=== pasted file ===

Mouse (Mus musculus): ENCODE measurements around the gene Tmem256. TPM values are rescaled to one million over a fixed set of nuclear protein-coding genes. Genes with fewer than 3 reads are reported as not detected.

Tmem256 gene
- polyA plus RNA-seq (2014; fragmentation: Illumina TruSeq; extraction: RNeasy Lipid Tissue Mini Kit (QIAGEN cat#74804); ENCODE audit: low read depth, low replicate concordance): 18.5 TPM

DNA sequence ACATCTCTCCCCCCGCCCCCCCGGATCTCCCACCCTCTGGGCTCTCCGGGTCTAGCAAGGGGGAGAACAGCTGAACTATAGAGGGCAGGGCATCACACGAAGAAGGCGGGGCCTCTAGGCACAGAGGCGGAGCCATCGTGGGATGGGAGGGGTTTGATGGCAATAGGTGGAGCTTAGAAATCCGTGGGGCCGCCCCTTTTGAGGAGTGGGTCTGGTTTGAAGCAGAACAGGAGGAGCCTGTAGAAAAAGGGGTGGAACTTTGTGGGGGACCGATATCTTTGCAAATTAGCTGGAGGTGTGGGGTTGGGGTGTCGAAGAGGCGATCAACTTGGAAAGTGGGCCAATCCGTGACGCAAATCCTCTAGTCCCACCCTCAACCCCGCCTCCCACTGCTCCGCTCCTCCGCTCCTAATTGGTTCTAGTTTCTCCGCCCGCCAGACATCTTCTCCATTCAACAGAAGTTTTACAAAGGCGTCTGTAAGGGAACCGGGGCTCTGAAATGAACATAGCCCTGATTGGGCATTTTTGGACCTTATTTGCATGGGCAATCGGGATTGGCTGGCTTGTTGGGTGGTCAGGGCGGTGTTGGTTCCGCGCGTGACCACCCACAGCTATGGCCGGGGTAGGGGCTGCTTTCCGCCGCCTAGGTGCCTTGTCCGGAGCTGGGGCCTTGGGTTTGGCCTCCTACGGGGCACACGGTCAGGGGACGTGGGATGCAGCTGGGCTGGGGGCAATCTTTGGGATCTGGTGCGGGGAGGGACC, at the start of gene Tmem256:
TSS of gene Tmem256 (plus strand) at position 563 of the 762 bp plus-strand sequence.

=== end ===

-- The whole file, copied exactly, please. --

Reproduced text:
Mouse (Mus musculus): ENCODE measurements around the gene Tmem256. TPM values are rescaled to one million over a fixed set of nuclear protein-coding genes. Genes with fewer than 3 reads are reported as not detected.

Tmem256 gene
- polyA plus RNA-seq (2014; fragmentation: Illumina TruSeq; extraction: RNeasy Lipid Tissue Mini Kit (QIAGEN cat#74804); ENCODE audit: low read depth, low replicate concordance): 18.5 TPM

DNA sequence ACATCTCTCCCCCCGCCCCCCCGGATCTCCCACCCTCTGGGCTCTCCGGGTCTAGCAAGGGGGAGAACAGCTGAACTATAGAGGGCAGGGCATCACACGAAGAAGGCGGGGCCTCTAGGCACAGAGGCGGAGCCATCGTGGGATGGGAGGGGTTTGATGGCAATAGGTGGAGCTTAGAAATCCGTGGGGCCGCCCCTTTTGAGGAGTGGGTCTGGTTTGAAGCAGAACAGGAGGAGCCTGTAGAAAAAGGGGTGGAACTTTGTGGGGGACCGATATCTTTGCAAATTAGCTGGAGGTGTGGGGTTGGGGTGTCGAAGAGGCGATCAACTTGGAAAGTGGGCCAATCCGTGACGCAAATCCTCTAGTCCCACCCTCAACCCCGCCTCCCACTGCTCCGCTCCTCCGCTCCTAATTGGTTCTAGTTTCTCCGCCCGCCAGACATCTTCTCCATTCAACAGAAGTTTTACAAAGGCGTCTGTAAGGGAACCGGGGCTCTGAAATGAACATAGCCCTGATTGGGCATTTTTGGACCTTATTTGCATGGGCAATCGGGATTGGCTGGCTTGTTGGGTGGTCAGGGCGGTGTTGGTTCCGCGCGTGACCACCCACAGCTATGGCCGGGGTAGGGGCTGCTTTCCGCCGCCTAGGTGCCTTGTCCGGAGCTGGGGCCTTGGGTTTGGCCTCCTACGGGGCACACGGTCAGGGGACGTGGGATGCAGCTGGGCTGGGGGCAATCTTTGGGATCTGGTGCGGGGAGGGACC, at the start of gene Tmem256:
TSS of gene Tmem256 (plus strand) at position 563 of the 762 bp plus-strand sequence.